Of course, this didn’t come as much of a surprise. Every tech CEO has been watching over the past year as financial markets collapsed and spread through the general economy. Like time slowing down in a car crash, we all knew it was going to hit us, and there was nothing we could do to stop it.
The tech industry is getting hit from two sides: consumers and corporate customers are holding off on purchases due to economic uncertainty. And since credit markets have frozen up, tech companies are having a hard time financing operations.
But the NYT article ends on a somewhat optimistic note. We’re all getting hit hard, but high-tech is still doing better than other industries.
For all the gloom, the tech industry is still far healthier than Wall Street. Unlike the banks, many technology companies are flush with cash. Cisco has close to $27 billion; Google, $14 billion; and Apple, $24 billion. It is likely that some of these funds will go toward acquiring struggling competitors. “The guys that aren’t as strong will be good pickings,” Mr. Coleman said.
Powered by technology, Silicon Valley has stood out as a bright spot for jobs in the United States, with employment growing at about 2 percent a year while national employment slowed. Through 2007, the region continued to add 20,000 jobs, although that positive trend has started to change.
According to a new report from Challenger, Gray & Christmas, the tech sector has announced 140,000 layoffs as of Oct. 31 of this year. They predict the industry might cut 180,000 jobs by year’s end. John Challenger suggests that Cisco, Nokia, and Qualcomm might all announce layoffs this year.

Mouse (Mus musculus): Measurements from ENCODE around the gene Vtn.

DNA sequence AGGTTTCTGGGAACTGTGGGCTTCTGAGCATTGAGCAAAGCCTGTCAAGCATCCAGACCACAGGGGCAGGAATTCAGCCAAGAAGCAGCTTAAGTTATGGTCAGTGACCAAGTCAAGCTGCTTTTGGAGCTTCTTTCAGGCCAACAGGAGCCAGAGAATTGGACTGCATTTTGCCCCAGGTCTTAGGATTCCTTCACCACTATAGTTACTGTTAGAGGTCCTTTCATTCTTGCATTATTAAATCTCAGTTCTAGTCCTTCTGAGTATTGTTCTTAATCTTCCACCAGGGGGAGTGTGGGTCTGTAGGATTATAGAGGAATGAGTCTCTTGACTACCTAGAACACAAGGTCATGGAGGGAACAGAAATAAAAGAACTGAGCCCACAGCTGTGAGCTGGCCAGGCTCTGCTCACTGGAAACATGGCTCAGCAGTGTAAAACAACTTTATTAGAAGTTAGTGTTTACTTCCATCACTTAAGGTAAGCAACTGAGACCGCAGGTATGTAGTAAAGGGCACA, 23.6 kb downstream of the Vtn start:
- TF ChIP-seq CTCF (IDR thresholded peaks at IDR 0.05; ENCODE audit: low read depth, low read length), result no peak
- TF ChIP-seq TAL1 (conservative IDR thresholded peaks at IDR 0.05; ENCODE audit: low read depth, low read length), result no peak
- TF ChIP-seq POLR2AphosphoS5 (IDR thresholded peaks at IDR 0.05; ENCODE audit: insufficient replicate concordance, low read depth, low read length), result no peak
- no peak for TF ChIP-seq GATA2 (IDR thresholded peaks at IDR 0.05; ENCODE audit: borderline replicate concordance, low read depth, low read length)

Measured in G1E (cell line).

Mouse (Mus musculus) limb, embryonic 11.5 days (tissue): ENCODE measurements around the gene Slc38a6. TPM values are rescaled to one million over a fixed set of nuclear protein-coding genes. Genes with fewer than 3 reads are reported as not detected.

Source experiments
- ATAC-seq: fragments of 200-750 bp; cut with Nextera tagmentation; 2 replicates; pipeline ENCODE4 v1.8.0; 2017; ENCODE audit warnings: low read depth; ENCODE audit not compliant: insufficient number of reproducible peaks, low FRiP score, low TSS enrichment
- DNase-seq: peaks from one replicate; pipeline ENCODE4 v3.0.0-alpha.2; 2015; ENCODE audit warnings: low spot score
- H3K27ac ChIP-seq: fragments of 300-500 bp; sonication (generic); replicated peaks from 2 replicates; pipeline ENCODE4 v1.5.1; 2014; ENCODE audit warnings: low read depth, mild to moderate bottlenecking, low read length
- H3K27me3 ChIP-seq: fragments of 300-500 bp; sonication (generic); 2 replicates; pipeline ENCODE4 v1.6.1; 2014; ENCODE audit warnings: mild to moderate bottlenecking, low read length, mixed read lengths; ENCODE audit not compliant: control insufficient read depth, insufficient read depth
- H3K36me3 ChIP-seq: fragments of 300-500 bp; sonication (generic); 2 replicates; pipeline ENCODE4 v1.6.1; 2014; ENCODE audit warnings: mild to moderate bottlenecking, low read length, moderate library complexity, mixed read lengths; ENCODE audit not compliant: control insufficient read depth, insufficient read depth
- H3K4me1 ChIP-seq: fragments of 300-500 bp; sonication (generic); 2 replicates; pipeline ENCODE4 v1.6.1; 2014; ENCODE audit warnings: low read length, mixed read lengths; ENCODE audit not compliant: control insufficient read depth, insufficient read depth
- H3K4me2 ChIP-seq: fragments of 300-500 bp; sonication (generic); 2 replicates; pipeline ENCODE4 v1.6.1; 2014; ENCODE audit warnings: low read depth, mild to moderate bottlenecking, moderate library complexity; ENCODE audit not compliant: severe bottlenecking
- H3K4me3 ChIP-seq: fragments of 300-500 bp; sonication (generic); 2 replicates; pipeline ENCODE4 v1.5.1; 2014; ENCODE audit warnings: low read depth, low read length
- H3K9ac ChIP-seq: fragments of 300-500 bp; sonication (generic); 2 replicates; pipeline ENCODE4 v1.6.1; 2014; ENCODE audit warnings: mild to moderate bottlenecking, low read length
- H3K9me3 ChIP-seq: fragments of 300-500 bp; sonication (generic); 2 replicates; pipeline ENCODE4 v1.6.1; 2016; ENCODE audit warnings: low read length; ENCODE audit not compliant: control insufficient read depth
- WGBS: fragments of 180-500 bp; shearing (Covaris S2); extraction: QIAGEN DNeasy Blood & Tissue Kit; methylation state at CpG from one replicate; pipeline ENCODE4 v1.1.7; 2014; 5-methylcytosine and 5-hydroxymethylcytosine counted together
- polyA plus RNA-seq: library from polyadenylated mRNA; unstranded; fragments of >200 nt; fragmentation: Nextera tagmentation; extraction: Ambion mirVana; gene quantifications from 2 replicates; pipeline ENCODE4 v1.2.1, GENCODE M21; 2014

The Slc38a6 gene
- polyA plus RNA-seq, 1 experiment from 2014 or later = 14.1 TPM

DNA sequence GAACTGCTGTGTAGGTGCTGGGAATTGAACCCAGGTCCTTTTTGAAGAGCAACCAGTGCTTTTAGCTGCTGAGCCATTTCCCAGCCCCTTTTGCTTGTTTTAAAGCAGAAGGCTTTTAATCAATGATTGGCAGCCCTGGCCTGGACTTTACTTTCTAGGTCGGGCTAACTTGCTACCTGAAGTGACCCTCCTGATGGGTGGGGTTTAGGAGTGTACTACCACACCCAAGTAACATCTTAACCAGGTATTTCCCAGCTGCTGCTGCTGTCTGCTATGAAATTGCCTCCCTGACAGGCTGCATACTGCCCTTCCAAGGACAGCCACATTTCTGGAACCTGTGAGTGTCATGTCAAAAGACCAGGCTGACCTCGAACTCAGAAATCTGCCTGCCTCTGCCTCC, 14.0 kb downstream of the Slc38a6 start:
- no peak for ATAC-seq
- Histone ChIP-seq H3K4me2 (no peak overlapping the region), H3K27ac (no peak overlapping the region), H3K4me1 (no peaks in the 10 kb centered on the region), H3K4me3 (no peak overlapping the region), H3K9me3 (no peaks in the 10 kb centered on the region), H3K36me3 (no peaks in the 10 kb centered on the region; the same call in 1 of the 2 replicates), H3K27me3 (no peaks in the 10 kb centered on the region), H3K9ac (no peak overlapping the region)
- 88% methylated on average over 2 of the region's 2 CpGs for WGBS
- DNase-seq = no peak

That would make 2008 the worst year since 2003, when the industry cut 228,300 jobs. Yet it’s much better than at the depths of the dot-com implosion. In 2001, the tech industry lost almost 700,000 jobs. Compare that to 107,000 layoff announcements in 2007, or 175,000 in 2005.
In one of the largest tech layoffs announced this year, Sun Microsystems said today that it will lay off between 5,000 and 6,000 workers, more than 15 percent of its global workforce, over the next year.
An amazing experiment to map the spam economy – by hijacking 75,000 computers in Storm Worm’s botnet! Surprisingly, researchers estimate that spam campaigns still earn a profit, even at a response rate less than 1 in 107!
A single response from 12 million e-mails is all it takes for spammers to turn annual profits of millions of dollars promoting knockoff pharmaceuticals, according to an unprecedented new study on the economics of spam.